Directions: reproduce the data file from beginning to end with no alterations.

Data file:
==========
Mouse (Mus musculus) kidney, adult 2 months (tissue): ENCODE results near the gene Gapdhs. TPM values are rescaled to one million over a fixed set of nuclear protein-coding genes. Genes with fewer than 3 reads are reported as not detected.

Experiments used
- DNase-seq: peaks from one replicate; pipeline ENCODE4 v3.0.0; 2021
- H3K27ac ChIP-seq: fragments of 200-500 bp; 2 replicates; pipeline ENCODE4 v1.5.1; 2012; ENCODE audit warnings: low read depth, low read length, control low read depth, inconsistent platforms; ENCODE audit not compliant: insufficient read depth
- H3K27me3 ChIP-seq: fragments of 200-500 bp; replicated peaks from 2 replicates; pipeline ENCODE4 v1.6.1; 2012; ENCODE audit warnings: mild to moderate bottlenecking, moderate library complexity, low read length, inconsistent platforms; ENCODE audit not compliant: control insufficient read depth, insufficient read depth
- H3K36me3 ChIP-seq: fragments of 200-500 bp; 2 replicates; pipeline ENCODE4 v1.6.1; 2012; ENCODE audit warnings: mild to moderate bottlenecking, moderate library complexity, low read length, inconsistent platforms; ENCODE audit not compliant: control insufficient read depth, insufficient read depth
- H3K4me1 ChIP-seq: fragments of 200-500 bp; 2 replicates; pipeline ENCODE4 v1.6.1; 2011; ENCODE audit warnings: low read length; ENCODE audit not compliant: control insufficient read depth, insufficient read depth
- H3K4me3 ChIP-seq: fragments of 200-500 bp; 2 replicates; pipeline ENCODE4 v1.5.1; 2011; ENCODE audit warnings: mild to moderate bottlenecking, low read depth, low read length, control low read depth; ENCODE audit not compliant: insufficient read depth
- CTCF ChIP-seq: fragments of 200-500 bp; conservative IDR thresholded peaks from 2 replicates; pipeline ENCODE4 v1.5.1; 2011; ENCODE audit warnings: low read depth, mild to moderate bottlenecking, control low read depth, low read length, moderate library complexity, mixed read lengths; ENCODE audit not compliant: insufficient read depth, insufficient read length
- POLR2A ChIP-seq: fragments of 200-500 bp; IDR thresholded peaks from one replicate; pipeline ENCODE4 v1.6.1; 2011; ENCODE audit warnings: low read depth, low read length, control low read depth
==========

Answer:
Mouse (Mus musculus) kidney, adult 2 months (tissue): ENCODE results near the gene Gapdhs. TPM values are rescaled to one million over a fixed set of nuclear protein-coding genes. Genes with fewer than 3 reads are reported as not detected.

Experiments used
- DNase-seq: peaks from one replicate; pipeline ENCODE4 v3.0.0; 2021
- H3K27ac ChIP-seq: fragments of 200-500 bp; 2 replicates; pipeline ENCODE4 v1.5.1; 2012; ENCODE audit warnings: low read depth, low read length, control low read depth, inconsistent platforms; ENCODE audit not compliant: insufficient read depth
- H3K27me3 ChIP-seq: fragments of 200-500 bp; replicated peaks from 2 replicates; pipeline ENCODE4 v1.6.1; 2012; ENCODE audit warnings: mild to moderate bottlenecking, moderate library complexity, low read length, inconsistent platforms; ENCODE audit not compliant: control insufficient read depth, insufficient read depth
- H3K36me3 ChIP-seq: fragments of 200-500 bp; 2 replicates; pipeline ENCODE4 v1.6.1; 2012; ENCODE audit warnings: mild to moderate bottlenecking, moderate library complexity, low read length, inconsistent platforms; ENCODE audit not compliant: control insufficient read depth, insufficient read depth
- H3K4me1 ChIP-seq: fragments of 200-500 bp; 2 replicates; pipeline ENCODE4 v1.6.1; 2011; ENCODE audit warnings: low read length; ENCODE audit not compliant: control insufficient read depth, insufficient read depth
- H3K4me3 ChIP-seq: fragments of 200-500 bp; 2 replicates; pipeline ENCODE4 v1.5.1; 2011; ENCODE audit warnings: mild to moderate bottlenecking, low read depth, low read length, control low read depth; ENCODE audit not compliant: insufficient read depth
- CTCF ChIP-seq: fragments of 200-500 bp; conservative IDR thresholded peaks from 2 replicates; pipeline ENCODE4 v1.5.1; 2011; ENCODE audit warnings: low read depth, mild to moderate bottlenecking, control low read depth, low read length, moderate library complexity, mixed read lengths; ENCODE audit not compliant: insufficient read depth, insufficient read length
- POLR2A ChIP-seq: fragments of 200-500 bp; IDR thresholded peaks from one replicate; pipeline ENCODE4 v1.6.1; 2011; ENCODE audit warnings: low read depth, low read length, control low read depth